The weather forecast warns of rain this afternoon, and so I only plan a short walk, hoping to get at least as far as Polzeath, or Port Quin if I am lucky. I carry 1 small water bottle and no food.
My husband drops me off at the point where the Padstow ferry arrives on the sand at Rock. I couldn’t take a photograph of the ferry-boat yesterday because of the rain, so I am pleased to pull my camera out today and take a snap.
I walk along the shore, heading up the estuary towards the sea. The River Camel is flowing briskly and the incoming waves are creating a minor tidal bore. Across the water is the beach where I walked yesterday, before being forced to turn back by the tide. And above is the path across the cliffs with the war memorial. The tide is lower today, and I see where I could have made it along the sand all the way from St George’s Cove to St Saviour’s Point.
On this side of the estuary, I am walking along a wide and gleaming beach, soft and wet underfoot, and I have to work hard against the suck of the sand.
The South West Coast Path runs through the dune system, somewhere over to my right. But I can’t resist being close to the water. Ahead I see where the estuary meets the sea, Padstow Bay, with Stepper Point to the left and Pentire point to the right. The little island in the middle is Newland.
The coast veers round to the right, and I begin walking across the sands of Daymer Bay.
And it is the subject of the painting by my wonderful artist in residence, Tim Baynes.
[To see a larger version of the painting, along with the photograph that inspired it, please look at my Artist in Residence page.]
A low sprawl of rocks – Trebetherick Point – lies straight ahead. In the sky the towering banks of cumulus clouds are beginning to develop ominous-looking dark bases.
I follow the path up and onto the top of low cliffs. The rocks below are an enticing mix of browns and green, the water of the bay is a brilliant blue, and on the far shore I can see Hawker’s Cove and the green fields above.
People are strolling along this section of the path. The going is easy and I walk faster, making up for lost time because I spent far too long enjoying the sands and taking photographs.
The rocks below are marked as ‘Greenaway Beach’ on my map. A somewhat inappropriate name for this rocky shore. I wonder if there was once sand here and it has been washed away.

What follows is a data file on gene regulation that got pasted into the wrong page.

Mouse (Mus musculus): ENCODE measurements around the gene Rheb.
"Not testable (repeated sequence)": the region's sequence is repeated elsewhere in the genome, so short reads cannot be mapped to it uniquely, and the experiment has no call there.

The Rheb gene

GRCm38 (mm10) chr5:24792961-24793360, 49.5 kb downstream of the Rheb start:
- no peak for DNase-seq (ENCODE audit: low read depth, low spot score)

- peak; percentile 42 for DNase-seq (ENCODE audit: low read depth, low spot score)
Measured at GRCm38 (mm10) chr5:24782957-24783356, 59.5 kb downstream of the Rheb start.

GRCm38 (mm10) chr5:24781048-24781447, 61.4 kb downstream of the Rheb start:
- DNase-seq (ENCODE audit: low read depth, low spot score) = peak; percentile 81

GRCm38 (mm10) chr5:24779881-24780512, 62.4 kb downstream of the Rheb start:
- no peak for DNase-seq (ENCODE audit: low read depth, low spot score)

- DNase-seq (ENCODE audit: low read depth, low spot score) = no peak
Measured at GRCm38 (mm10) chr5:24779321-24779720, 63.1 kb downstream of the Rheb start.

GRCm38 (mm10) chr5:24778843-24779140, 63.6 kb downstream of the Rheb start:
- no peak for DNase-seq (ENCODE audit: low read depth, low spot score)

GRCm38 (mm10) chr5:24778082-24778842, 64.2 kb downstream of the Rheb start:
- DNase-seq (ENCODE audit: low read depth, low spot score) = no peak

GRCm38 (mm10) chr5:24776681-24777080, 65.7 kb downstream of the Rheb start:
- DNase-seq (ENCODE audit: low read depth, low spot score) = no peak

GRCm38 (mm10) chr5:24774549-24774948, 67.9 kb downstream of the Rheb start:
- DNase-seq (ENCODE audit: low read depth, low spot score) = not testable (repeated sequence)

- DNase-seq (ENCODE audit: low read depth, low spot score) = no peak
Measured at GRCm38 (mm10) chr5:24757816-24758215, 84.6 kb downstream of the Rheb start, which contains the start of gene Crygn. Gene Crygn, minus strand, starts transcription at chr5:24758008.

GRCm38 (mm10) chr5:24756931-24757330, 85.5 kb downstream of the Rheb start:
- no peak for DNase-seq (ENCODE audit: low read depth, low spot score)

I walk past a row of residential houses and come across a surreal sight. Someone has stuck a framed black-and-white photograph on an easel. The photograph was taken at this particular point on the cliff.
Of course I can’t resist taking a photograph of the photograph. Several in fact.
The photographer’s name is Michael Truelove and there is a card advertising a local exhibition of his work. I imagine a retired gentleman who wanders around taking photographs of the views around his home village.
[Later, I look up Michael Truelove on the internet and am surprised to find that he is a professional photographer, probably in his early forties, and he spends much of his time in the French Alps where he specialises in winter sports photography.]
A short distance further, and I arrive at the surfing beach of Hayle Bay. This is Polzeath, where David Cameron came for a holiday a few weeks ago.
Today the beach is glowing with copper coloured reflections from the harvested fields above. It is a wonderful sight and I take plenty of photographs.
In front of the café is a car park. And I am surprised to realise the car park is actually on the beach itself. I wonder how often cars get stranded in the sand.
[This area was very badly affected by the winter storms of 2013/14. Cars on the road were battered and the surf club on the opposite side of the bay was pretty much destroyed. Some images and video footage can be found on the Sea This World site.]
The rain has held off and I decide to walk onwards to Port Quin. I send a text message to my husband informing him of my intended destination.
As I continue along the South West Coast Path, I stop for a last look back at Polzeath and its lovely bay.
From the high ground of Pentire Point there is a wonderful view over the spiky spine of Rumps Point. It looks like a lizard. Beyond this, I can see at least three other prominent headlands, all off the top of my current map.
[Later, when I pull out the next map, I realise that one of the nearer promontories must be Tintagel and the furthermost point, blue with distance, is even beyond the scope of my next map, but I think it is Hartland Point – in Devon!]